The climatological (mean over all years) seasonal cycles of P-ET, the net surface moisture flux, show interesting differences among the various sites and in the model’s ability to capture the seasonal cycle of P-ET. As shown in Figure 8, there is a net moisture loss during June and July at the Barrow tower site and during June at the Imnavait tower sites. The differences between the two Imnavait sites are small in all calendar months. However, there are large discrepancies between the P-ET of the model and the tundra tower sites. Figure 8(a) shows that the model’s summer P-ET is much more negative than the tower-derived values at Barrow, and much more positive than the tower-derived values at Imnavait. In other words, the model shows excessive summer drying at Barrow and
Figure 8. Climatological (average over all available years) monthly values of P-ET at tundra sites (upper panel) and forest sites (lower panel). Values derived from tower measurements are shown by solid lines, model-simulated values by dashed lines.
excessive summer wetting at Imnavait. The excess drying at Barrow is attributable to the model’s excess warmth at Barrow (Figure 5(a)), while the model’s excess wetting at Imnavait is attributable to the model’s excessive precipitation (Figure 5(c) and Figure 5(d)). These different reasons for the model’s biases in the critical quantity, P-ET, point to the challenges in obtaining credible model simulations of the surface moisture budget in Arctic tundra regions.
Figure 8(b) shows the corresponding P-ET climatologies for the forest sites, for which the model and the measurements are in surprisingly good agreement―given the discrepancies in the simulated and measured P. The outstanding feature of Figure 8(b) is the difference in sign between summer P-ET at the two sites: a net moisture loss at Bonanza Creek and a net moisture gain at Poker Flat in both the model output and the tower data. This difference is consistent with greater subsurface moisture storage at Poker Flat, where the active layer is deeper and the permafrost is discontinuous. However, an additional factor contributing to the difference is the inclusion of a very high precipitation year, 2014 (Figure 6(b)) in the climatology for Poker Flat but not for Bonanza Creek. While Bonanza Creek’s P was available for 2014 (and was well above its mean, as shown in Section 5.1), ET was not available because of an instrument outage. Hence P-ET for 2014 could not be included in the Bonanza Creel multiyear averages in Figure 8(b).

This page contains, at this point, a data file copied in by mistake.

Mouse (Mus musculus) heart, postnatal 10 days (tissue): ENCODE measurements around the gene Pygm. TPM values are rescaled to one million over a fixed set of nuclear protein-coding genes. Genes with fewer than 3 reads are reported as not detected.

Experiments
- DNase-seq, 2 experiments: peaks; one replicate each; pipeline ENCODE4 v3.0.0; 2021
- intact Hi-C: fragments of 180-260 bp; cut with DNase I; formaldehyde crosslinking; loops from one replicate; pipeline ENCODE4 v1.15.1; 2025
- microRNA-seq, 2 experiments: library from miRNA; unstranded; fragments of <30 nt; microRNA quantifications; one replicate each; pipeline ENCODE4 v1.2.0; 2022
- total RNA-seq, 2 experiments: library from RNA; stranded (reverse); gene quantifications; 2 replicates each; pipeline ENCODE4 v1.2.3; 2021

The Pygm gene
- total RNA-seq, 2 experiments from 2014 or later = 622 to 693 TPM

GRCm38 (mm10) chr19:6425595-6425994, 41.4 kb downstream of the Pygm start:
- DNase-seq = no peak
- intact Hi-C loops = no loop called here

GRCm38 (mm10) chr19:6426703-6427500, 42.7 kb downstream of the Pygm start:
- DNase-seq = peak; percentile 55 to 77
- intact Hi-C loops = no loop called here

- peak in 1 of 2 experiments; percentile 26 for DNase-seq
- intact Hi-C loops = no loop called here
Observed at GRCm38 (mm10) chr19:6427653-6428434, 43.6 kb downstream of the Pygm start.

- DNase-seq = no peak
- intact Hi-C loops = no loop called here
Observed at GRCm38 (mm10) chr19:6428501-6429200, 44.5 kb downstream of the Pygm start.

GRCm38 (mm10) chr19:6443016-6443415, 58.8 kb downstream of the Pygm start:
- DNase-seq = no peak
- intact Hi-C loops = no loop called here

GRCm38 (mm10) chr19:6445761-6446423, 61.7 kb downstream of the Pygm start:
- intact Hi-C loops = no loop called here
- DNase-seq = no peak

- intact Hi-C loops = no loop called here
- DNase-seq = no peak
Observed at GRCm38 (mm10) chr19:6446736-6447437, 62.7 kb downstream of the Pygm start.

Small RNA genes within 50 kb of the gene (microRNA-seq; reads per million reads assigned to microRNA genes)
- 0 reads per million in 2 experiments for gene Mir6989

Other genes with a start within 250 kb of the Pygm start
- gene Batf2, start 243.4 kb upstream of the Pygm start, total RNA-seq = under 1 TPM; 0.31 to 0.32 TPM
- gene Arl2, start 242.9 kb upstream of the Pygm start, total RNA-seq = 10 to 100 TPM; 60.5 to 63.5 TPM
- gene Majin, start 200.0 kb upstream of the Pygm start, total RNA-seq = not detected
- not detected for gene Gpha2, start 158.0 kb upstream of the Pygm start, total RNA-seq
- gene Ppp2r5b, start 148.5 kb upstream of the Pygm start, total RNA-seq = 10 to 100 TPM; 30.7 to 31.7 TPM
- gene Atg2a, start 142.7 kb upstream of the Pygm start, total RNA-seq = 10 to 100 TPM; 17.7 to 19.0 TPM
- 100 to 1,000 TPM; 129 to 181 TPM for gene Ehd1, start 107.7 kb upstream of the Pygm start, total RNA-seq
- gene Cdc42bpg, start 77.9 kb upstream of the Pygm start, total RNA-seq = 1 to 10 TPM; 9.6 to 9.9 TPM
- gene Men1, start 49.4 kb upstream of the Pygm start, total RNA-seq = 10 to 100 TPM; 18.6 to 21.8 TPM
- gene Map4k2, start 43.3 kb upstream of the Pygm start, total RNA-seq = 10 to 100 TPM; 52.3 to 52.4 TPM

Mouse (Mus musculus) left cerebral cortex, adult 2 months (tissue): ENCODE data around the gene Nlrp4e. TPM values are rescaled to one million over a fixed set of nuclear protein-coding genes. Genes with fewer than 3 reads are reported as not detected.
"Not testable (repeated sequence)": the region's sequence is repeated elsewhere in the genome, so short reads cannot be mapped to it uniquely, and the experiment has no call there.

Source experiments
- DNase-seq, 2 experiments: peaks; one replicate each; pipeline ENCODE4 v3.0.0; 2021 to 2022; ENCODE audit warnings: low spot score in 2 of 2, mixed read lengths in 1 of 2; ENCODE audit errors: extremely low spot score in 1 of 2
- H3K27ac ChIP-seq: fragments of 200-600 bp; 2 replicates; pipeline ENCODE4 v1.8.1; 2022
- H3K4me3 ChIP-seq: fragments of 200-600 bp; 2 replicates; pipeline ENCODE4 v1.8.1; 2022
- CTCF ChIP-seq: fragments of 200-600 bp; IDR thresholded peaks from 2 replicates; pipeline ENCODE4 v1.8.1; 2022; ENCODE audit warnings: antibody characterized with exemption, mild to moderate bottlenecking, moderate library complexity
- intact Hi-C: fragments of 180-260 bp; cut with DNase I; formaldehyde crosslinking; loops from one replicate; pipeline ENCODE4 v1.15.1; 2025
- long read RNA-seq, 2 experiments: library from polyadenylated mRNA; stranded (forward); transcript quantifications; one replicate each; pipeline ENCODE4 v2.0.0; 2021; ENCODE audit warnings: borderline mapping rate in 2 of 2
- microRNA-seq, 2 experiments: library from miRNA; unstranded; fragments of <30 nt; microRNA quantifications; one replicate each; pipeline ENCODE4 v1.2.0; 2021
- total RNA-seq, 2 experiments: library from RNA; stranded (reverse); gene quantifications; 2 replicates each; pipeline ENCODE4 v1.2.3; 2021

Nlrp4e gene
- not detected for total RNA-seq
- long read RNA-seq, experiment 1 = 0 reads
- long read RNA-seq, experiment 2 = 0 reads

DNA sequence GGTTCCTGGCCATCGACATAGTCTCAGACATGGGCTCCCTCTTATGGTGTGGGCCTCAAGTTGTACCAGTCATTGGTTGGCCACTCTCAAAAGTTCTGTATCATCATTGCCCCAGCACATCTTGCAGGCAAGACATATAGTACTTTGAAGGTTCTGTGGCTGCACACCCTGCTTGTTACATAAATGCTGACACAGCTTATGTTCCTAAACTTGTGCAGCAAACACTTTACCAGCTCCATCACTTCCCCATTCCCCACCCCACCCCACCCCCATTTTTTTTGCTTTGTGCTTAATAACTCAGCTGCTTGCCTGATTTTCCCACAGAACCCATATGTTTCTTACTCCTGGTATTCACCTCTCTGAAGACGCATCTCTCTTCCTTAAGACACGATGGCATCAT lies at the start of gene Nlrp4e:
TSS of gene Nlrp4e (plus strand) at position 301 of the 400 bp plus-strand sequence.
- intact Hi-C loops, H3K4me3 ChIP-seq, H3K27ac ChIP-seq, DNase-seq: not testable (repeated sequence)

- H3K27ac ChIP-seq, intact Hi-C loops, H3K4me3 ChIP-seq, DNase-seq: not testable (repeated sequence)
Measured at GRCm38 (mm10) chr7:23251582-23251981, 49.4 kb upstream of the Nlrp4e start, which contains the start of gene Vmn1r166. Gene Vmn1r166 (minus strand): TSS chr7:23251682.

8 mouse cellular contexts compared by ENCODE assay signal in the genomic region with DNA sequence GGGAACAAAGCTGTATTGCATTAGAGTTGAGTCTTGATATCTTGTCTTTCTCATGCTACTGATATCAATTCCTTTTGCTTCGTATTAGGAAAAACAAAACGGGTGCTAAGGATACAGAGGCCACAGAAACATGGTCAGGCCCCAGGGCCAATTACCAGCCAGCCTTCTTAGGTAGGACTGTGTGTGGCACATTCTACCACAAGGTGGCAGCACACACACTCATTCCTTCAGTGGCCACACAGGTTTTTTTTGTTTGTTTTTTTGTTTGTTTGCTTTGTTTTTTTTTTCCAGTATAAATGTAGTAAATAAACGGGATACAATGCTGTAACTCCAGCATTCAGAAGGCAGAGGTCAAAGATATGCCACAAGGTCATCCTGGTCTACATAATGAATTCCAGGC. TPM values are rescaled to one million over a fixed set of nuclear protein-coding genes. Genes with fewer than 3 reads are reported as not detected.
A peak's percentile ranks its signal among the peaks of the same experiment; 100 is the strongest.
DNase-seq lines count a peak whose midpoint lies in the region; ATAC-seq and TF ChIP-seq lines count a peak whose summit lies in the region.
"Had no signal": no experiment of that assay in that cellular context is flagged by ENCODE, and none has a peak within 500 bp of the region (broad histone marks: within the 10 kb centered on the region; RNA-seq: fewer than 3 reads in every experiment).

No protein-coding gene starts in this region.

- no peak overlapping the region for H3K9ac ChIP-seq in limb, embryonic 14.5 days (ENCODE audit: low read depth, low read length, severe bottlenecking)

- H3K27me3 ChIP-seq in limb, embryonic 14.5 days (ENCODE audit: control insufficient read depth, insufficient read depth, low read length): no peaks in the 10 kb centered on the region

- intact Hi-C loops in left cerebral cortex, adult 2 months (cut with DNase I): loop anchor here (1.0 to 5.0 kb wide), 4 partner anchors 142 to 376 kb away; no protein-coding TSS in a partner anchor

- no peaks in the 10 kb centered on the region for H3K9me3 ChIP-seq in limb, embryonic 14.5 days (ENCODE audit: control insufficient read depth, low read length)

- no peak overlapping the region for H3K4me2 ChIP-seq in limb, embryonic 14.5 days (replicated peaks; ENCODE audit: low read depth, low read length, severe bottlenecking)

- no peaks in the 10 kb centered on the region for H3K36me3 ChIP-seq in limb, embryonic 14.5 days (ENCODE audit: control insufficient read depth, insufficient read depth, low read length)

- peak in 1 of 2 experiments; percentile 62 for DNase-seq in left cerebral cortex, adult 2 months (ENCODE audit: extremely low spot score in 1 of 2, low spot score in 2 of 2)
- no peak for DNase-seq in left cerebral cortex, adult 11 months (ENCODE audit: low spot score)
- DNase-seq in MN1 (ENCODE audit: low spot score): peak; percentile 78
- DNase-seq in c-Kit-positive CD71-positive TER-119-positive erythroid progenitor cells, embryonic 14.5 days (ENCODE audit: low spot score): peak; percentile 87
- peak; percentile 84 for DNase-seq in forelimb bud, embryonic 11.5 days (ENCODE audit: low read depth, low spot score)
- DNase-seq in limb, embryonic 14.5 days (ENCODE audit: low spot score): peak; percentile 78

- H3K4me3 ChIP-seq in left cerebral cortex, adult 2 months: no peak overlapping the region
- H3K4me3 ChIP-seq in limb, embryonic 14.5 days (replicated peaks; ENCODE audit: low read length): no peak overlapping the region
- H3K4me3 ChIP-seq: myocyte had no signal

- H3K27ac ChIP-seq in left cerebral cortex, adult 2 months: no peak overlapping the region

5. Relationships to Atmospheric Drivers
In order to assess the linkages between ET and two of its key drivers (T and P), we focus on variations over two timeframes: (1) yearly totals, computed as accumulations over the June-September “warm season” when the ground is generally snow-free and ET is largest, and (2) variations of ET over short periods of one to several days.
5.1. Warm-Season Integrals of ET and Drivers
Seasonally accumulated totals of ET provide a means to evaluate the relationships between interannual variations of ET and its drivers. In this section we present accumulation curves for the different variables based on the observational measurements in order to provide estimates unaffected by model biases. We then correlate the interannual variations of the seasonal totals of E and ET with corresponding totals of precipitation and temperature anomalies in order to assess the relative contributions of T and P to ET and P-ET. Finally, we compare correlations based on the model-output and the on the observational measurements in order to assess the model’s sensitivities to the drivers of interannual variations of ET and P-ET.